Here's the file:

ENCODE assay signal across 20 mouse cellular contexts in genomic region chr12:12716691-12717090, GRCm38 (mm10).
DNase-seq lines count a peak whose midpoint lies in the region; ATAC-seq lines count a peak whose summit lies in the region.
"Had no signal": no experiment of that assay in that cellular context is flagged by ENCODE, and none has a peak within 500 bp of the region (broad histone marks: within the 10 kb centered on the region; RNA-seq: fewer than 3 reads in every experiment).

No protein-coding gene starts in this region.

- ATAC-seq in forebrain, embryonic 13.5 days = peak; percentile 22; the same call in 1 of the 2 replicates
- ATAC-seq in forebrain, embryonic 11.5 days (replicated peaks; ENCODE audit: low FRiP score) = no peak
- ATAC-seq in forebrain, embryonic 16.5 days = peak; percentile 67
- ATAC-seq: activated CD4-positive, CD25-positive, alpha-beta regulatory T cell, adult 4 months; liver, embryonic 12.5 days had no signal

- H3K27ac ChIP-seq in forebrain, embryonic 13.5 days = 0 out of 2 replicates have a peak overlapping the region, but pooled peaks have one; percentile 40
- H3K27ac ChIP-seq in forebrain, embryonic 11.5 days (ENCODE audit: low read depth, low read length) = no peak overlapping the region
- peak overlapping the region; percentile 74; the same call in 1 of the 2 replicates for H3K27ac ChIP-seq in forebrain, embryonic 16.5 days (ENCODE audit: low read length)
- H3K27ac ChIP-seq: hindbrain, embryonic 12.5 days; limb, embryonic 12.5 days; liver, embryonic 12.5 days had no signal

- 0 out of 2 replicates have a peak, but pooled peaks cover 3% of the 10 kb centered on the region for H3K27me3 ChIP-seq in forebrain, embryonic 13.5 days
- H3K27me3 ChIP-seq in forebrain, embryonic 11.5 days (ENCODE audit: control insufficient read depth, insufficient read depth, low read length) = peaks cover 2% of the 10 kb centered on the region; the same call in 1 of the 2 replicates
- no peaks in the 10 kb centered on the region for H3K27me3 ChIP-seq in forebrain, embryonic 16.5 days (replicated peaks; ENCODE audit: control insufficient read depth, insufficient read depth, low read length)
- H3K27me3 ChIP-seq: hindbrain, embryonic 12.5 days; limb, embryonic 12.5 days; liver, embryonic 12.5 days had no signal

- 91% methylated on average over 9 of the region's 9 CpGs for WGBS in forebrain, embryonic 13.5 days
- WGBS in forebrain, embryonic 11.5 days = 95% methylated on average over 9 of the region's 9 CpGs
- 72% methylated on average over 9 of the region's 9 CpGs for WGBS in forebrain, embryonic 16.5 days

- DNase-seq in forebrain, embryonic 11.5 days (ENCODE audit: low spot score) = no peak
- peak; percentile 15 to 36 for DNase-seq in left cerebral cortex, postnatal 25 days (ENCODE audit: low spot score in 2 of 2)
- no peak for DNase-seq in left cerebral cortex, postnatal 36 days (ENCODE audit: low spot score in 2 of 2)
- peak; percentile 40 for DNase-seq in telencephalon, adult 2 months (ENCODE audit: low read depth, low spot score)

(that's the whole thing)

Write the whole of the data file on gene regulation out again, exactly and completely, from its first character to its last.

ENCODE assay signal across 20 mouse cellular contexts in genomic region chr12:12716691-12717090, GRCm38 (mm10).
DNase-seq lines count a peak whose midpoint lies in the region; ATAC-seq lines count a peak whose summit lies in the region.
"Had no signal": no experiment of that assay in that cellular context is flagged by ENCODE, and none has a peak within 500 bp of the region (broad histone marks: within the 10 kb centered on the region; RNA-seq: fewer than 3 reads in every experiment).

No protein-coding gene starts in this region.

- ATAC-seq in forebrain, embryonic 13.5 days = peak; percentile 22; the same call in 1 of the 2 replicates
- ATAC-seq in forebrain, embryonic 11.5 days (replicated peaks; ENCODE audit: low FRiP score) = no peak
- ATAC-seq in forebrain, embryonic 16.5 days = peak; percentile 67
- ATAC-seq: activated CD4-positive, CD25-positive, alpha-beta regulatory T cell, adult 4 months; liver, embryonic 12.5 days had no signal

- H3K27ac ChIP-seq in forebrain, embryonic 13.5 days = 0 out of 2 replicates have a peak overlapping the region, but pooled peaks have one; percentile 40
- H3K27ac ChIP-seq in forebrain, embryonic 11.5 days (ENCODE audit: low read depth, low read length) = no peak overlapping the region
- peak overlapping the region; percentile 74; the same call in 1 of the 2 replicates for H3K27ac ChIP-seq in forebrain, embryonic 16.5 days (ENCODE audit: low read length)
- H3K27ac ChIP-seq: hindbrain, embryonic 12.5 days; limb, embryonic 12.5 days; liver, embryonic 12.5 days had no signal

- 0 out of 2 replicates have a peak, but pooled peaks cover 3% of the 10 kb centered on the region for H3K27me3 ChIP-seq in forebrain, embryonic 13.5 days
- H3K27me3 ChIP-seq in forebrain, embryonic 11.5 days (ENCODE audit: control insufficient read depth, insufficient read depth, low read length) = peaks cover 2% of the 10 kb centered on the region; the same call in 1 of the 2 replicates
- no peaks in the 10 kb centered on the region for H3K27me3 ChIP-seq in forebrain, embryonic 16.5 days (replicated peaks; ENCODE audit: control insufficient read depth, insufficient read depth, low read length)
- H3K27me3 ChIP-seq: hindbrain, embryonic 12.5 days; limb, embryonic 12.5 days; liver, embryonic 12.5 days had no signal

- 91% methylated on average over 9 of the region's 9 CpGs for WGBS in forebrain, embryonic 13.5 days
- WGBS in forebrain, embryonic 11.5 days = 95% methylated on average over 9 of the region's 9 CpGs
- 72% methylated on average over 9 of the region's 9 CpGs for WGBS in forebrain, embryonic 16.5 days

- DNase-seq in forebrain, embryonic 11.5 days (ENCODE audit: low spot score) = no peak
- peak; percentile 15 to 36 for DNase-seq in left cerebral cortex, postnatal 25 days (ENCODE audit: low spot score in 2 of 2)
- no peak for DNase-seq in left cerebral cortex, postnatal 36 days (ENCODE audit: low spot score in 2 of 2)
- peak; percentile 40 for DNase-seq in telencephalon, adult 2 months (ENCODE audit: low read depth, low spot score)